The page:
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Thursday, 13 June 2019

1983 Nigerian Coup D'état And All The Participant

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The Nigerian military coup of December 31, 1983 was coordinated by key officers of the Nigerian military, led to the ouster of the democratically elected government of President Shehu Shagari, and the installation of Major General Muhammadu Buhari as Head of State.

In April 1980, seven months after coming to office, the new President began a delicate game of musical chairs in the high command, kicking Akinrinade upstairs to the constitutionally required position of Chief of Defence Staff (CDS), moving Jalo into the Army Chief's slot and appointing General Inua Wushishi, a Muslim northerner from his geo-political zone who was then Commandant of the Staff College, as deputy Chief of Army Staff.  The prestigious but powerless position of CDS relative to Service Chiefs may have been an unintended source of frustration for General Akinrinade.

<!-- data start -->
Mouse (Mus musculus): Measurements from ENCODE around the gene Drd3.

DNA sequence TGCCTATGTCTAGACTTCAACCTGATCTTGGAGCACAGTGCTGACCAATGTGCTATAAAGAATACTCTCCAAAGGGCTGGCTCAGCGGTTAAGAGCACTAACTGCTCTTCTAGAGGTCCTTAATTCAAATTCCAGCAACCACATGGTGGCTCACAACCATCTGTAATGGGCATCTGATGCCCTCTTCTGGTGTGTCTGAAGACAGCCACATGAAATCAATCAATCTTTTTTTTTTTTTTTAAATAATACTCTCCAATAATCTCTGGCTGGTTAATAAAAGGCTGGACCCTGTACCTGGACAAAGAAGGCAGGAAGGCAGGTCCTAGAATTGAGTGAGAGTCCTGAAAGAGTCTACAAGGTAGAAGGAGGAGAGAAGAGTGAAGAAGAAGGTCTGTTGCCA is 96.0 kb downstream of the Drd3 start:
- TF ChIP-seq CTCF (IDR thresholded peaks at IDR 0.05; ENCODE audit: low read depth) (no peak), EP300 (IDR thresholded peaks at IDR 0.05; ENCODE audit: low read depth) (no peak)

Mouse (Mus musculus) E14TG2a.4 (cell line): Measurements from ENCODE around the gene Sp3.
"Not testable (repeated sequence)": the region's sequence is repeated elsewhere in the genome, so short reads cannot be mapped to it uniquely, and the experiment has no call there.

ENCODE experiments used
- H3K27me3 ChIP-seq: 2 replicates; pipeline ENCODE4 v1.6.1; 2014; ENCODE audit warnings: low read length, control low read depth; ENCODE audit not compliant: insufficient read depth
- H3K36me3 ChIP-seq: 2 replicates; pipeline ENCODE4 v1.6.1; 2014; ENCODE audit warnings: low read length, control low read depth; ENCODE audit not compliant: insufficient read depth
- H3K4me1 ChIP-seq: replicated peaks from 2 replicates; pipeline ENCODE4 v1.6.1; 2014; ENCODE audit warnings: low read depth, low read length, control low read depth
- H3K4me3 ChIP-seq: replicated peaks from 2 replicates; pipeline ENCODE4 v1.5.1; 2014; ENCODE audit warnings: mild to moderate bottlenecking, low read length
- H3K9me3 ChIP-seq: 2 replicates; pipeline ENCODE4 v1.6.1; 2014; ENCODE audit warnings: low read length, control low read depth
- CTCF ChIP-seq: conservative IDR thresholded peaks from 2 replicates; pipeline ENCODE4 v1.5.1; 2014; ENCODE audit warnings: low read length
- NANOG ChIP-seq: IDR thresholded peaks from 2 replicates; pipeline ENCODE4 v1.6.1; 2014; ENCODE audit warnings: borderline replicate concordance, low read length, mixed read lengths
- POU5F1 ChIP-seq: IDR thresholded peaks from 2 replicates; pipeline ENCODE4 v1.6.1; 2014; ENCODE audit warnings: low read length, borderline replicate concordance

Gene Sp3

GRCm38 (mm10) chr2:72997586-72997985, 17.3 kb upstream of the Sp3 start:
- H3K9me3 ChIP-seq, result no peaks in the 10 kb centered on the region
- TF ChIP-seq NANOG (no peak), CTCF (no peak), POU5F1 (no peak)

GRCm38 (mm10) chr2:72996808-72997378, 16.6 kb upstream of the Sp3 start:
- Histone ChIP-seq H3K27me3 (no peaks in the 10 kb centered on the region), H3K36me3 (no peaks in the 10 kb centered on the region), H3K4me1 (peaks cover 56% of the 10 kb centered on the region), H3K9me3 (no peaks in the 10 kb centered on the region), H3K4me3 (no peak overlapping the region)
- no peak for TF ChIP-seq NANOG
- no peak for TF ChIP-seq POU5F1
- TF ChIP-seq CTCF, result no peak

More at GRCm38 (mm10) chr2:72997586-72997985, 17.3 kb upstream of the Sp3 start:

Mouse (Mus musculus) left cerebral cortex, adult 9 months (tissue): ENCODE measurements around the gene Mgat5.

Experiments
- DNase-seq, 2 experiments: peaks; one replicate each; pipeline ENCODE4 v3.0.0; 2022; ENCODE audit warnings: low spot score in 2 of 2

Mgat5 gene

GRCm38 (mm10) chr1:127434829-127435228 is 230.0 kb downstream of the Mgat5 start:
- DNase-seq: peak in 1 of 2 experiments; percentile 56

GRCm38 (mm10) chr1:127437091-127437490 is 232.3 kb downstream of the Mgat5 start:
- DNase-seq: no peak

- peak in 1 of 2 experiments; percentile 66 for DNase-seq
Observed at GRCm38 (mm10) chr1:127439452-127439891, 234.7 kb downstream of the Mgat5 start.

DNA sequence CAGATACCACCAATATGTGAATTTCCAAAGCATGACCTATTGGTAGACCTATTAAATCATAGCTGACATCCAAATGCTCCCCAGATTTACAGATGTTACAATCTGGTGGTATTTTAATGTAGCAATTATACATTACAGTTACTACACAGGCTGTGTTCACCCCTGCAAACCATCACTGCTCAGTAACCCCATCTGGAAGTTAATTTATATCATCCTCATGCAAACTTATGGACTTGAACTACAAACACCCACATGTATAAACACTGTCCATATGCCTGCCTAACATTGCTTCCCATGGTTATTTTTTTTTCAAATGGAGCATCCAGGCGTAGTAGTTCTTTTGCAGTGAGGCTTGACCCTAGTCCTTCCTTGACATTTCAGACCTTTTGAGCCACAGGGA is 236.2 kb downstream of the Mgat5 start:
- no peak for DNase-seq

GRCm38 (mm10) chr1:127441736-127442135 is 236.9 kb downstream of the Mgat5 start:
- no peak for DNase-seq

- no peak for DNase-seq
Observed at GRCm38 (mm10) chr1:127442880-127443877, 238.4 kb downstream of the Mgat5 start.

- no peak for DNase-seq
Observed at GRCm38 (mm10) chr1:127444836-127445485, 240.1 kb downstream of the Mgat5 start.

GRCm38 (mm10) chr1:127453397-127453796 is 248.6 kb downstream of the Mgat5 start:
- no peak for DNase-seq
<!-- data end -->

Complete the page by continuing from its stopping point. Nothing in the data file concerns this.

In October 1981, two years after taking office, Shagari finally made his move, sliding Wushishi into the sensitive position of Chief of Army Staff, kicking Jalo upstairs as CDS, and thanking the retiring Akinrinade for services to the nation.  Thereafter, other than command of the Brigade of Guards, Shagari paid very little attention to internal postings of officers, devolving that responsibility to his trusted Army Chief.  He even warned one of his ministers (Umaru Dikko) not to irritate the military by prying too deeply into their affairs and refused to interfere when Brigadier Buhari, just back from a course in the US, clashed with General Wushishi over his Army posting.  This approach was laid bare when on December 31st, 1983 as he was escaping from mutinous troops who had attacked the Presidential Lodge at Abuja, the President could neither recognize the name of the officer (Brigadier Sani Abacha) announcing the coup on radio** (see full text of speech), nor place his ethnic origin.  Abacha, a Kanuri from neighboring Kano State and "far northerner" like the President, was the Commander of the strategic 9th Brigade at Ikeja Cantonment near the federal capital.